Although she was a child of the 19th century, Harriet Emilie Cady remains one of the best-selling Unity authors to this day. When she was born in 1848
in Dryden, New York, James K. Polk was President of the
then- 30 United States of America, the Mexican War had
just ended, a gold rush to the newly acquired California
Territory had begun, and the first-ever women’s rights
convention was being held in Seneca Falls, New York.
Cady’s writing makes it apparent that she was influenced
by the intellectual and spiritual milieu of the day. The
central upstate region of the Empire State was full of radical
ideas, like abolitionism and the push for full equality of
women. Transcendentalist women, like author and social
change agent Elizabeth Cady Stanton, boldly spoke their
minds in a Victorian era when women were considered
helpmates at best, not equal players in a man’s world.
Stanton was a distant relative of Cady’s, but there’s no
evidence the women were acquainted.
Even so, Stanton undeniably influenced Cady’s
choice of a professional career. The irony is that Cady’s
books reflect both stiffly moralistic, male-dominated
Victorianism as well as liberating, forward-thinking
transcendentalism. Cady never fully resolved this
fundamental conflict in her thought.
As a young woman, Cady taught at the one-room
schoolhouse in Dryden. She later became interested in
medicine and in the 1860s studied at the Homeopathic
Medical College of the State of New York (today known as
New York Medical College). When she graduated in 1871,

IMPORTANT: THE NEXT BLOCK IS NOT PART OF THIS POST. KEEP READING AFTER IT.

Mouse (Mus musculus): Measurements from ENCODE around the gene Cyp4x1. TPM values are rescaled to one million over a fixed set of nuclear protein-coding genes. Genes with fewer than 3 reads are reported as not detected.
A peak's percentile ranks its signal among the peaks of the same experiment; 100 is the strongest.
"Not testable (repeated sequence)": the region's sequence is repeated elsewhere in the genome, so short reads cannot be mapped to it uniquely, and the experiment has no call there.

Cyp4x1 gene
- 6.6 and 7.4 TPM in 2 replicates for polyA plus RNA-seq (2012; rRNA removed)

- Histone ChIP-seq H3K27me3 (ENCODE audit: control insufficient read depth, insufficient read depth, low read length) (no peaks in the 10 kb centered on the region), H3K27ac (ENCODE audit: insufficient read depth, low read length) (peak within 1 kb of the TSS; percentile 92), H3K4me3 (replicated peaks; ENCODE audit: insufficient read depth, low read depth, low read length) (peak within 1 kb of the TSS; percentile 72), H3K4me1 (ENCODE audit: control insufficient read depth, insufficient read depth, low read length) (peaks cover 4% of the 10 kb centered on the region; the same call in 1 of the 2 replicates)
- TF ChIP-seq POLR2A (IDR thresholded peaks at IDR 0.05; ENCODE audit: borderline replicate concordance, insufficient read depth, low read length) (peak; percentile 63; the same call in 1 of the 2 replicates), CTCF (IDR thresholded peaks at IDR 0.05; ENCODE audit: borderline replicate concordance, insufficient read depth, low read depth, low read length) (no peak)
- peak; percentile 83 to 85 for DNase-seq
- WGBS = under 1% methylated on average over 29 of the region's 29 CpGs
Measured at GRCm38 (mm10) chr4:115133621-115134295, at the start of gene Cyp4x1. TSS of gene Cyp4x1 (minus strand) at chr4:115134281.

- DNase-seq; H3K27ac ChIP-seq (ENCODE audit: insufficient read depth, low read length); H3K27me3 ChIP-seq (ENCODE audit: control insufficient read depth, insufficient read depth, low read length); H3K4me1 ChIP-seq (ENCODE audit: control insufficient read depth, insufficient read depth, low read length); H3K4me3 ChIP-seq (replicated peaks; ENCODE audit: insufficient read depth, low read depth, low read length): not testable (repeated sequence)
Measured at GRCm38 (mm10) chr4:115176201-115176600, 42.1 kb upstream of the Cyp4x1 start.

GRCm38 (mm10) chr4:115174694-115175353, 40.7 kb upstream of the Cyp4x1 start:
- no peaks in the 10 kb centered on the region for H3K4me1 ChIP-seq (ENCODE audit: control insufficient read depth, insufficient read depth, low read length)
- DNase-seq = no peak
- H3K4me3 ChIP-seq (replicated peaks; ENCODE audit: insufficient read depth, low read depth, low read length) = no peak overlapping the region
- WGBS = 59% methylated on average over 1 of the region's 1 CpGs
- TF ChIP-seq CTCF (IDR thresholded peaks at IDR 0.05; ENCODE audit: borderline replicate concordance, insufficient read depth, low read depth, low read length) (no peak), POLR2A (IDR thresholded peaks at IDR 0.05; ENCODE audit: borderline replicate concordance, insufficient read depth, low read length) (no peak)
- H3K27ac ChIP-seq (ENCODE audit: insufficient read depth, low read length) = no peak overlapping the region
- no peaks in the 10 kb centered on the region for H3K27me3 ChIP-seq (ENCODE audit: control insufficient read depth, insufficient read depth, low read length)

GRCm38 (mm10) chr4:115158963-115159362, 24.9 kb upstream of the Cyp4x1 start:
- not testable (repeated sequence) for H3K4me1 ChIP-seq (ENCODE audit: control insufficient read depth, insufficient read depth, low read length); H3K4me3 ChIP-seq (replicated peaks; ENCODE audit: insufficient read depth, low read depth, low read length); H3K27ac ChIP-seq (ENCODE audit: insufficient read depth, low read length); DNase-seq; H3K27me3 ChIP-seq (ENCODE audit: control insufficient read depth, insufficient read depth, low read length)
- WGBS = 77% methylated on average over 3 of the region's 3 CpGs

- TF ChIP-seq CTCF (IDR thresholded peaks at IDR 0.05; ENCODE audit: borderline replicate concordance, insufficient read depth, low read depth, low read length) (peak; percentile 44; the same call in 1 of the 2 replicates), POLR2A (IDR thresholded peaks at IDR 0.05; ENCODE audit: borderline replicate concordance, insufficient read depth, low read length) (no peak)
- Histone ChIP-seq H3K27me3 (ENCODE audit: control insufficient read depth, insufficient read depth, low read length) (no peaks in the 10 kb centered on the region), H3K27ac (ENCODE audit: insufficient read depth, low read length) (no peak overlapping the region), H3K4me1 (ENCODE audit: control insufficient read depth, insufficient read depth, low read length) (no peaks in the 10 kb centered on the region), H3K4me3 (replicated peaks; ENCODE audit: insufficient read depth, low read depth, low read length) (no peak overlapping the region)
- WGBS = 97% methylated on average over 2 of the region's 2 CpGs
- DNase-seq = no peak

Cady became one of the first female physicians in America.
It was a remarkable achievement by a remarkable woman.
However, the spiritual side of her transcendentalism
reasserted itself, especially through the writings of Ralph
Waldo Emerson. Cady deepened her studies in New
Thought with the “teacher of teachers,” Emma Curtis
Hopkins. Cady later worked with such luminaries as Emmet
Fox and Ernest Holmes, as well as Charles Fillmore and
In 1891, Cady sent an unsolicited article to the
Fillmores, who published it in their periodical Modern
Thought, later known as Unity Magazine. It proved so
popular that she began writing a series of follow-up
lessons. These Lessons in Truth would be published as
a 12-part series in Unity Magazine in 1892. Once again,
Cady’s work was so enthusiastically received that the
Fillmores decided to combine the articles under one cover
as the first book Unity ever published. Since its release
in 1896, Lessons in Truth has sold more than 1. 5 million
copies and has been translated into a dozen languages,
Cady’s first book continues as the rock upon which
the Unity movement is built. Generations of readers
have discovered the relevance of this thin volume
written by a quiet, studious woman. She wrote of the
choice between “bondage or liberty” and made a strong
case for the latter. The language of freedom was potent
Unity Masters :
BY REV. THOMAS W. SHEPHERD, D.MIN.